TALLAHASSEE -- The Miami-Dade judge set to face a criminal mischief trial for destroying a pickup truck using a metal pipe in June escaped prosecution after the charges were dropped.
Victoria Brennan, a Miami-Dade Circuit Court judge, was not charged for any criminal liability by the 20th Judicial Circuit. The decision came after the matter was initially placed in limbo when then Keys state attorney Catherine Vogel removed her office from the case. Due to her decision to recuse, Florida Gov. Rick Scott appointed Florida State Attorney Stephen Russell, the chief of the prosecutors in the 20th Judicial Circuit, to handle the case.
In the explanation she provided for her recusal, Vogel shared that she had a close relationship with Brennan in the past. According to the Keys state attorney, she and Brennan had worked together in the 1990s as Miami Dade County prosecutors. In addition, the defendant allegedly once dated one of the prosecutors in Vogel’s office.
Records show that no charges have been officially filed against Brennan. While the Monroe County deputies signed an arrest warrant against the judge, the pickup truck’s owner, Victor Garcia of Homestead, was convinced by Daniel Lurvey, the defendant’s lawyer, to not file charges anymore. According to the agreement with Garcia, Brennan then paid for the damages caused to the vehicle.
“After a thorough investigation, Judge Brennan has been exonerated of any wrongdoing,” shared Lurvey in a statement via the Florida Keys News. “She was never arrested or charged and this matter is concluded.”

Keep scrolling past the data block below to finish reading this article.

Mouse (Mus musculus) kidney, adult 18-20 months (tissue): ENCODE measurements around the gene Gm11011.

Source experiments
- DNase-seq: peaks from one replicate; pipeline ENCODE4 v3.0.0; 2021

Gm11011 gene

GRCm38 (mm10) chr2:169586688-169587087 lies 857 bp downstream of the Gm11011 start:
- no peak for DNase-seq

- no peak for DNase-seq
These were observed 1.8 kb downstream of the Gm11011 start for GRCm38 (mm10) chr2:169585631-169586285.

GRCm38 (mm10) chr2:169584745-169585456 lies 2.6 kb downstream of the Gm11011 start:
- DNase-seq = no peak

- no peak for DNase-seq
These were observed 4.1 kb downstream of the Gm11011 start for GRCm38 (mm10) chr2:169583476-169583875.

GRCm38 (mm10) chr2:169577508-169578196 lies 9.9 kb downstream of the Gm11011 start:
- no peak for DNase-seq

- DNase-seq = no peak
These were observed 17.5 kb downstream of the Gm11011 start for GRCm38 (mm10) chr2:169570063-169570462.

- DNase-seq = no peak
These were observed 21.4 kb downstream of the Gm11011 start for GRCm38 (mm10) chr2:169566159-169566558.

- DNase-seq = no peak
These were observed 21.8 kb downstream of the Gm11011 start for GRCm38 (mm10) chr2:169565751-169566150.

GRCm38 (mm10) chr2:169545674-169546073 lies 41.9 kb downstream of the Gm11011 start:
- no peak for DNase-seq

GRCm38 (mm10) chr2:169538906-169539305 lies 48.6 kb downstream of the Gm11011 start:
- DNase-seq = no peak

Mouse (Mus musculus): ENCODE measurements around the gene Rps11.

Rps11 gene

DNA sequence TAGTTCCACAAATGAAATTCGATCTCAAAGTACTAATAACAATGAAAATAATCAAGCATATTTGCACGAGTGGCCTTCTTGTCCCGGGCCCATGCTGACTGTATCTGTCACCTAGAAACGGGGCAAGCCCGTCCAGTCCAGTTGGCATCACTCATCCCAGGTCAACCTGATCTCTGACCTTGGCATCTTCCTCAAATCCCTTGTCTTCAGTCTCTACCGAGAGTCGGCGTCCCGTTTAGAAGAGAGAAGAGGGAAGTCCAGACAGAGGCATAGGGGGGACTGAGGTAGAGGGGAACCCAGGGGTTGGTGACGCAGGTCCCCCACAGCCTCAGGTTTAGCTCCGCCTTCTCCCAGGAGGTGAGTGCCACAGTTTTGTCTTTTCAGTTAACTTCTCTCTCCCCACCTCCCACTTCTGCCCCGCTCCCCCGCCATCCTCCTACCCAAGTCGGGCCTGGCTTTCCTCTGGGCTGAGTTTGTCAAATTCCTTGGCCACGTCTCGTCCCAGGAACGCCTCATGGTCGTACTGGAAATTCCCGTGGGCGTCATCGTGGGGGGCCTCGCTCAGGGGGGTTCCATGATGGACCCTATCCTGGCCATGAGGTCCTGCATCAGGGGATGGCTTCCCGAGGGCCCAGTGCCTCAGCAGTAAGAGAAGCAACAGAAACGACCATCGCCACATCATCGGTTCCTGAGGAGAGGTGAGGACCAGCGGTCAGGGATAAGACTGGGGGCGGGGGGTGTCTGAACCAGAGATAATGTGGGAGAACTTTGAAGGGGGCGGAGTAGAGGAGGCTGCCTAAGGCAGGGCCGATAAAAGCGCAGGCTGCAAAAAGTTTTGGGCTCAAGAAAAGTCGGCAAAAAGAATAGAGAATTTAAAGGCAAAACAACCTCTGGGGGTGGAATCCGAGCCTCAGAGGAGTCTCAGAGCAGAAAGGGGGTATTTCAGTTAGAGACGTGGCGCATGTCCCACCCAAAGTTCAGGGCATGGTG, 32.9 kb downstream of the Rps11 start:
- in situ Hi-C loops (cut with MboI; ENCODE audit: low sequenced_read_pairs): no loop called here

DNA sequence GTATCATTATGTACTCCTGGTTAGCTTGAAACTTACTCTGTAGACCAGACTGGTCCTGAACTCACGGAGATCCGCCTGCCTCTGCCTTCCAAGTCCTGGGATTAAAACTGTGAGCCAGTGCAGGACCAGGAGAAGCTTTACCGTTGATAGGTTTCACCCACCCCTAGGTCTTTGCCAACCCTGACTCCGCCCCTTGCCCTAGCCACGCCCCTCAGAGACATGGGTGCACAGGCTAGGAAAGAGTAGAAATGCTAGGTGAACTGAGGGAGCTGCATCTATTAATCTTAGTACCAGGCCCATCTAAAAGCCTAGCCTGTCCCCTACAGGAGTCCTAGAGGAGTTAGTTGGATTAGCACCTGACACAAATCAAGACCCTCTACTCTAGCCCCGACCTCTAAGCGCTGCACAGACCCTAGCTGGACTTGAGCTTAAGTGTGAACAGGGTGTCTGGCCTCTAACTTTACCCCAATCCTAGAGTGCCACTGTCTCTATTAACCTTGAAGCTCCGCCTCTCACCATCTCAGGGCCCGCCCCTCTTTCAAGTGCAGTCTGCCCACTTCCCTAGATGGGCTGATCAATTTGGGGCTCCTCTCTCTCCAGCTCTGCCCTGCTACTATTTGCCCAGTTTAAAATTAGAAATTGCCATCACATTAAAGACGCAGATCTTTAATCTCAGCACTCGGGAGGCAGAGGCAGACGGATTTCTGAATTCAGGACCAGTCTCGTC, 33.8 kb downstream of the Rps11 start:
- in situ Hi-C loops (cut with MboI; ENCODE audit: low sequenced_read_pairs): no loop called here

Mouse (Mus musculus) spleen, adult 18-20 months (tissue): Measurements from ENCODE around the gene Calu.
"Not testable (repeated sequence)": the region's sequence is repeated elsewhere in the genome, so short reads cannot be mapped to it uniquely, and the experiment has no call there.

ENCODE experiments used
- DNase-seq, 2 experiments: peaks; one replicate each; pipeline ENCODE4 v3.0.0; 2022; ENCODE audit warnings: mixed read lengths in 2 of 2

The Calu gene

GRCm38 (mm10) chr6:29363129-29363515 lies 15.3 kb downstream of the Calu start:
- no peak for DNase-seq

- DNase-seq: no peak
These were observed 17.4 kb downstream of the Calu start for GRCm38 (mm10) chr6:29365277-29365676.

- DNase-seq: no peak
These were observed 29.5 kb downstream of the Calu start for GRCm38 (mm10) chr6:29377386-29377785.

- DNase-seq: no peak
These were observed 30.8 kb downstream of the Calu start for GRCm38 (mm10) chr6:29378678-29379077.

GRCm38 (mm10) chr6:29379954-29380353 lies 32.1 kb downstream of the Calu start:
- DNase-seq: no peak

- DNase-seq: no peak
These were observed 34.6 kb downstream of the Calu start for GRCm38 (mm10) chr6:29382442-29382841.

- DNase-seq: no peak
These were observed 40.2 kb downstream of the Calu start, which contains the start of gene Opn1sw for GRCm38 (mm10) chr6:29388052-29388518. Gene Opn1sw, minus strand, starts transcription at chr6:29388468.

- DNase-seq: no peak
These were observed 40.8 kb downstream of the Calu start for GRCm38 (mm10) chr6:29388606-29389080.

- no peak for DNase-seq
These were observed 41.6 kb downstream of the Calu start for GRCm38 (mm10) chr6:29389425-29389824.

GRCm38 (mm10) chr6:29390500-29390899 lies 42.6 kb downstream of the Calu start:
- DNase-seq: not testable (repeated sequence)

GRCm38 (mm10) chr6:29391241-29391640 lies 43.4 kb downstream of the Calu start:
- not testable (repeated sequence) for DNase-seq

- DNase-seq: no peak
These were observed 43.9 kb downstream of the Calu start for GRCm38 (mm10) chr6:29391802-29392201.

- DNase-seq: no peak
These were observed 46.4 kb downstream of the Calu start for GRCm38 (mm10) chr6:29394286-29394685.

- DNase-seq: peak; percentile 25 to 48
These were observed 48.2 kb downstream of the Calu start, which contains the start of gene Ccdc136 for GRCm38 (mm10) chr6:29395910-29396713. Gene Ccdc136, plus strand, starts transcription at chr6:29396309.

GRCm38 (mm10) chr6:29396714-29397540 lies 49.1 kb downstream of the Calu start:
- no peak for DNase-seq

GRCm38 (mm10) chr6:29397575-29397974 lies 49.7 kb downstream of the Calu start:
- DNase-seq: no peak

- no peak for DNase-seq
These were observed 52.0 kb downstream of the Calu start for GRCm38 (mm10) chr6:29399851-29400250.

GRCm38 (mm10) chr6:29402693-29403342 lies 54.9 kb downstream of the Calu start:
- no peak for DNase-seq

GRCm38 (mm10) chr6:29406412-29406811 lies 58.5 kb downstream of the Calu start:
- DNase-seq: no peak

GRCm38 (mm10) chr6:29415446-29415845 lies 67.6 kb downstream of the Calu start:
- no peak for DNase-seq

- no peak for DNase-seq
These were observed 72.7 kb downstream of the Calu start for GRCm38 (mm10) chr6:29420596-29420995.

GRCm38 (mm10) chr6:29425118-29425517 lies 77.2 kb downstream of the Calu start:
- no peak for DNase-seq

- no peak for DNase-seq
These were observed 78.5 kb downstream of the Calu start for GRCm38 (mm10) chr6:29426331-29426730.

As for Garcia, the petitioner appears to be eager to put the incident behind him.
“It was random. She’s a judge. She took care of what she did. They paid more – more than what it was worth. I don’t really want to talk about it," Lurvey told the Miami Herald.
The matter started on June 28 when Brennan purportedly found “three drunk males” in her Key Largo home. They were later identified as the same people partying with her 17-year-old son, police reports state, who had been arrested for a hit-and-run incident and was detained at a Plantation Key jail. When she asked the males to vacate the premises, they allegedly cursed at her and threatened her. Garcia and his companions later on claimed that Brennan proceeded to smash the pickup truck parked outside using a metal pipe.
Despite the fact that the criminal charges have been dropped, Brennan remains in danger of facing potential breach of Florida judicial ethics procedure. Since a warrant had been signed for her arrest or surrender, the rules dictate that the judge should have properly informed her superiors and the defendants in her court about the criminal case she was involved with.
“Generally speaking, a judge who has an arrest warrant out there has no business on the criminal bench. The judge should have asked to be reassigned so there wasn’t even the appearance of impropriety,” explained Miami lawyer Michael Catalano.